Depending on where you live and where you bought the ticket, state and local income taxes further reduce the winnings.
"In New York City, you pay federal, state, county and city taxes," Susan Bradley, a certified financial planner, told CNBC earlier this year. Bradley is also the founder of the Sudden Money Institute in Palm Beach Gardens, Florida, which helps consumers make the most of such windfalls.
Tallied up, a state and local tax bill could shave as much as another 15 percent — $57 million — off the lump sum, she said. That reduces your net winnings to as little as $172.5 million. (State withholding rates on lottery prizes vary, so some of that may need to be planned for as another tax bill come due next April.)
The luckiest Mega Millions winner would be someone who is a resident of Florida, New Hampshire, South Dakota, Tennessee, Texas, Washington or Wyoming — those states participate in Mega Millions but do not have a personal income tax. California and Pennsylvania also exempt lottery winnings from state income tax if you bought the ticket in state, according to lottery information site USAMega.com.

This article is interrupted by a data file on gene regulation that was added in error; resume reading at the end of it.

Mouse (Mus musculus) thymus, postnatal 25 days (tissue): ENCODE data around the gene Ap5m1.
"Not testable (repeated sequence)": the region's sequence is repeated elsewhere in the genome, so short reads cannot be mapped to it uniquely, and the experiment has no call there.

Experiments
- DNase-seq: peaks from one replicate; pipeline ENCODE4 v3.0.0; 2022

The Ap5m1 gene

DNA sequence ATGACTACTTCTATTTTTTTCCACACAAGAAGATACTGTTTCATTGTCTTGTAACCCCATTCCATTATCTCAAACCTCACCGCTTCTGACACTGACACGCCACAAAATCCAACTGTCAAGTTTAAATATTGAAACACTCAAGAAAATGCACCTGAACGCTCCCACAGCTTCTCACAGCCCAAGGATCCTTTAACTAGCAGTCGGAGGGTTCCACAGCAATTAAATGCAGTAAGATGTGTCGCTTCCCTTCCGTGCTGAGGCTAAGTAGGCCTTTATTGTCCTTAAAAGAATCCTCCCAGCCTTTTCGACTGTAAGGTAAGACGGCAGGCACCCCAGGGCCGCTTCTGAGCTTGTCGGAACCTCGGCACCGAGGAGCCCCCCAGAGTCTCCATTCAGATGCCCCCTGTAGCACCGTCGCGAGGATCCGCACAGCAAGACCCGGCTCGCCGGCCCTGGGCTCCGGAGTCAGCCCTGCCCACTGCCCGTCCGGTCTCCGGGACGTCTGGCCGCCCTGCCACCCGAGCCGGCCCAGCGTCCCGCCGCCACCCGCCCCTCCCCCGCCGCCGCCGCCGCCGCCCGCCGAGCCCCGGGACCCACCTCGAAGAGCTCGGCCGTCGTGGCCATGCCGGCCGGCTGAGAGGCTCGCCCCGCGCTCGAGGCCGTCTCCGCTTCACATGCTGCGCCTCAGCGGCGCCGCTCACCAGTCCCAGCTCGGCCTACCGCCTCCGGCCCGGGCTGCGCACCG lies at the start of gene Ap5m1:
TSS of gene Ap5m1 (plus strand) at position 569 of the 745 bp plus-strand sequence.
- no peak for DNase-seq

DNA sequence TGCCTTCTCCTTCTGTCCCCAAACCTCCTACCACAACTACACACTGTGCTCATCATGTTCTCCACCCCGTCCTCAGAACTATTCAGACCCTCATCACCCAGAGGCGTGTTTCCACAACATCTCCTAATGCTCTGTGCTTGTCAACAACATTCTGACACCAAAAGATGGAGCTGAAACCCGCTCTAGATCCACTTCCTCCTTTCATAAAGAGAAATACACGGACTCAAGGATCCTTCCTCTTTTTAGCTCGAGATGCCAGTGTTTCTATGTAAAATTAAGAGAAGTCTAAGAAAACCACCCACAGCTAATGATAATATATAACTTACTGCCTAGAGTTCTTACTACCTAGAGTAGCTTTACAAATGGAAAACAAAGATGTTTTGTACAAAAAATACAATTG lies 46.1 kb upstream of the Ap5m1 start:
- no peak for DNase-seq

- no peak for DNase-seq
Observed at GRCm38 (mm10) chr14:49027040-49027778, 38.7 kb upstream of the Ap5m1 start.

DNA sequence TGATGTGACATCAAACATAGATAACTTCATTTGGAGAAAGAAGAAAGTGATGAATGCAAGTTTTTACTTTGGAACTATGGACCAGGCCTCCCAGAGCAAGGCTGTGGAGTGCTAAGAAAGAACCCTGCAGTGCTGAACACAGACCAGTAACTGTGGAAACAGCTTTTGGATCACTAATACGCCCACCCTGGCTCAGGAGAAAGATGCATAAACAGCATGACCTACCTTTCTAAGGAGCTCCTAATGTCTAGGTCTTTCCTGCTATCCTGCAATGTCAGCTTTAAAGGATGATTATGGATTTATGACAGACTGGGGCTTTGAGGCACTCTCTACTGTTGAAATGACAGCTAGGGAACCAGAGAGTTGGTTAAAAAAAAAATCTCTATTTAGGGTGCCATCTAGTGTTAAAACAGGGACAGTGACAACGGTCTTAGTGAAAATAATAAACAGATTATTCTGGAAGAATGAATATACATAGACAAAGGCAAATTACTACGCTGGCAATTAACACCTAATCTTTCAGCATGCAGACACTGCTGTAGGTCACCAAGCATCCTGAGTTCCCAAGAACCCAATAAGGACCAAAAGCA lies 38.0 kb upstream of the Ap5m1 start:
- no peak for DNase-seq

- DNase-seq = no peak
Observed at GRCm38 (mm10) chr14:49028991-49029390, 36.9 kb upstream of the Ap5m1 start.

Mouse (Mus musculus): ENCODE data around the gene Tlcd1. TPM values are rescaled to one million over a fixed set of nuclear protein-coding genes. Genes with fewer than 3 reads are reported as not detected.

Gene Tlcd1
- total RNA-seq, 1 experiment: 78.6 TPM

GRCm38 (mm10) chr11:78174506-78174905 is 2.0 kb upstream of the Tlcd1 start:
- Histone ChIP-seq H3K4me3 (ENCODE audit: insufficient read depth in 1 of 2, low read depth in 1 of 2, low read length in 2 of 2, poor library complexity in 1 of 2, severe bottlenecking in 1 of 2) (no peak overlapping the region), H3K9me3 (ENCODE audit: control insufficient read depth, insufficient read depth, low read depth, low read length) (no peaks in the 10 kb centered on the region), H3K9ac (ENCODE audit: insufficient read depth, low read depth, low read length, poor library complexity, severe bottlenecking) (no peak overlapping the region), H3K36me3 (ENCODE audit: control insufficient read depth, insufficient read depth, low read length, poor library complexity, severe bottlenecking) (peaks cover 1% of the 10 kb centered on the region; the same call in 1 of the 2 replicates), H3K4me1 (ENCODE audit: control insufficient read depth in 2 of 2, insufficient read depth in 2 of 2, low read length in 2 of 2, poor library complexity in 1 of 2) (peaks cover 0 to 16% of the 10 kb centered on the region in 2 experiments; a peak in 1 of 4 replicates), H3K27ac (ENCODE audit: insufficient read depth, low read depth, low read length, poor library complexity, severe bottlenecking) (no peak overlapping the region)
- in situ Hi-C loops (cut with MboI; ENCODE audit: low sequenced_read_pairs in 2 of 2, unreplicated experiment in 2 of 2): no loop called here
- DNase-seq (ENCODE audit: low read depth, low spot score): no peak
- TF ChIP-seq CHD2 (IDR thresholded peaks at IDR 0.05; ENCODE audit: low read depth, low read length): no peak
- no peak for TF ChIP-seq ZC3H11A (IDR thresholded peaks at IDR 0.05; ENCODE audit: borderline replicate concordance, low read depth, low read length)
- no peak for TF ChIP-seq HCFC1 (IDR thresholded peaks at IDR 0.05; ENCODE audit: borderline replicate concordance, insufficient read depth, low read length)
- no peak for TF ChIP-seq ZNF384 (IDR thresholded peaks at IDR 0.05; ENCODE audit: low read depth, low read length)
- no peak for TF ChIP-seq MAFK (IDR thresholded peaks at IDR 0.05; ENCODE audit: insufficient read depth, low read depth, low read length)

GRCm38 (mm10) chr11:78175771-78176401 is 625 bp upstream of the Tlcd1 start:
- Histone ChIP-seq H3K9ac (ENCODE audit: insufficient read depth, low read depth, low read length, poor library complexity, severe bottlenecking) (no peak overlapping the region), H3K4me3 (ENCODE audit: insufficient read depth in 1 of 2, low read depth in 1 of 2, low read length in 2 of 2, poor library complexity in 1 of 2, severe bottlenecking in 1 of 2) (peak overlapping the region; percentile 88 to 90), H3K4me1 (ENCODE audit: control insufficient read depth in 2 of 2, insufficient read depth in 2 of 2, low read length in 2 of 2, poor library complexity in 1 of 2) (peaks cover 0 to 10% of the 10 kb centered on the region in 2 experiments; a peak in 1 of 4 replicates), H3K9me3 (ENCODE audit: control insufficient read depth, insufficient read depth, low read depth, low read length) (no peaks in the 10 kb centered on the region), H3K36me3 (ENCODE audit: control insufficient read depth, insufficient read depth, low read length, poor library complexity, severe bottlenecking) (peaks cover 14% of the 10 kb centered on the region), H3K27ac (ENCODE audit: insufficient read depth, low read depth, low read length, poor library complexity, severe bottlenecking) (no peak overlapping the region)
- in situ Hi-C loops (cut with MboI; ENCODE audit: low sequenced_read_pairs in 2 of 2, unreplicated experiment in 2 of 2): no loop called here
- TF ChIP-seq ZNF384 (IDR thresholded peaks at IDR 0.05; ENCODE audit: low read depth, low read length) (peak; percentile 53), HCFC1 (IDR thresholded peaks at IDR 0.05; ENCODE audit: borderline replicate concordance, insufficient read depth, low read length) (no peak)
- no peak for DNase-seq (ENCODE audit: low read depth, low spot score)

Generosity could result in Mega Millions winners taking home even less. If you anticipate sharing the prize money, make that agreement before the numbers are drawn (as you would with an office pool) and divide ownership of the ticket before claiming the prize, said Labant. Otherwise, the money is a gift rather than income for those recipients, she said — meaning you, the giver, will be the one paying all the income taxes as well as any gift taxes resulting from a substantial split.
Triggering the gift tax is easy to do with such a big prize. The IRS allows you to gift up to $14,000 per recipient each year, tax-free, with bigger gifts eating away at your lifetime exemption of $5.45 million. (Gifts to a spouse are unlimited.) Exceed that, and the gift tax is a flat 40 percent.